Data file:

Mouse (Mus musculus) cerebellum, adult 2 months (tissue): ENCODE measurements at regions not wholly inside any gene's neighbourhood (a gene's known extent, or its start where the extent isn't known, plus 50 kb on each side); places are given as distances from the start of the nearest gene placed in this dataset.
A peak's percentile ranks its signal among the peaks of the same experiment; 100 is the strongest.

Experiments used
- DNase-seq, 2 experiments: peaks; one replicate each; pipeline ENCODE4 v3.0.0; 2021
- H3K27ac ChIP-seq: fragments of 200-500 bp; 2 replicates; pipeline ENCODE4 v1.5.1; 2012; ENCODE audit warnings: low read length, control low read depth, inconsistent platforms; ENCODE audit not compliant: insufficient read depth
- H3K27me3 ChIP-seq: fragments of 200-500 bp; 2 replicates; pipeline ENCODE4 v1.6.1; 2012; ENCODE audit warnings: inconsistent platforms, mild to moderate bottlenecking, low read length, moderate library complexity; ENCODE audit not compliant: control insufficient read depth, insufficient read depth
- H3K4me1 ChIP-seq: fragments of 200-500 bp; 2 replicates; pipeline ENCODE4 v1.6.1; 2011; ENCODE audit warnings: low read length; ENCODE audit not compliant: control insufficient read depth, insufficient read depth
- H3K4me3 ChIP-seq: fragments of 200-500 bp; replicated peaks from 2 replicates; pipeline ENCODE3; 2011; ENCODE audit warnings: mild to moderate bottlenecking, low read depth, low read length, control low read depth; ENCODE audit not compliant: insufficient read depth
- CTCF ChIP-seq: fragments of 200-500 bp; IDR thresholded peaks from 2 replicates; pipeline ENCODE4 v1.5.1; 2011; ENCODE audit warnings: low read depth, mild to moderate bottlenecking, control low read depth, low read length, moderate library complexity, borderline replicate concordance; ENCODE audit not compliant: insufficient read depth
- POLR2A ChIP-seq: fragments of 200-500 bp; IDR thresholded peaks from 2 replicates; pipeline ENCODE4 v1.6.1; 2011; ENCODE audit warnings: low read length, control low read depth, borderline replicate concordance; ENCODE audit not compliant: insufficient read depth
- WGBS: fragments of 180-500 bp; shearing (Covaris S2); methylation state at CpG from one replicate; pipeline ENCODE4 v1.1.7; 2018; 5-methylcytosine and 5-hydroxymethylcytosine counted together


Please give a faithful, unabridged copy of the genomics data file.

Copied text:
Mouse (Mus musculus) cerebellum, adult 2 months (tissue): ENCODE measurements at regions not wholly inside any gene's neighbourhood (a gene's known extent, or its start where the extent isn't known, plus 50 kb on each side); places are given as distances from the start of the nearest gene placed in this dataset.
A peak's percentile ranks its signal among the peaks of the same experiment; 100 is the strongest.

Experiments used
- DNase-seq, 2 experiments: peaks; one replicate each; pipeline ENCODE4 v3.0.0; 2021
- H3K27ac ChIP-seq: fragments of 200-500 bp; 2 replicates; pipeline ENCODE4 v1.5.1; 2012; ENCODE audit warnings: low read length, control low read depth, inconsistent platforms; ENCODE audit not compliant: insufficient read depth
- H3K27me3 ChIP-seq: fragments of 200-500 bp; 2 replicates; pipeline ENCODE4 v1.6.1; 2012; ENCODE audit warnings: inconsistent platforms, mild to moderate bottlenecking, low read length, moderate library complexity; ENCODE audit not compliant: control insufficient read depth, insufficient read depth
- H3K4me1 ChIP-seq: fragments of 200-500 bp; 2 replicates; pipeline ENCODE4 v1.6.1; 2011; ENCODE audit warnings: low read length; ENCODE audit not compliant: control insufficient read depth, insufficient read depth
- H3K4me3 ChIP-seq: fragments of 200-500 bp; replicated peaks from 2 replicates; pipeline ENCODE3; 2011; ENCODE audit warnings: mild to moderate bottlenecking, low read depth, low read length, control low read depth; ENCODE audit not compliant: insufficient read depth
- CTCF ChIP-seq: fragments of 200-500 bp; IDR thresholded peaks from 2 replicates; pipeline ENCODE4 v1.5.1; 2011; ENCODE audit warnings: low read depth, mild to moderate bottlenecking, control low read depth, low read length, moderate library complexity, borderline replicate concordance; ENCODE audit not compliant: insufficient read depth
- POLR2A ChIP-seq: fragments of 200-500 bp; IDR thresholded peaks from 2 replicates; pipeline ENCODE4 v1.6.1; 2011; ENCODE audit warnings: low read length, control low read depth, borderline replicate concordance; ENCODE audit not compliant: insufficient read depth
- WGBS: fragments of 180-500 bp; shearing (Covaris S2); methylation state at CpG from one replicate; pipeline ENCODE4 v1.1.7; 2018; 5-methylcytosine and 5-hydroxymethylcytosine counted together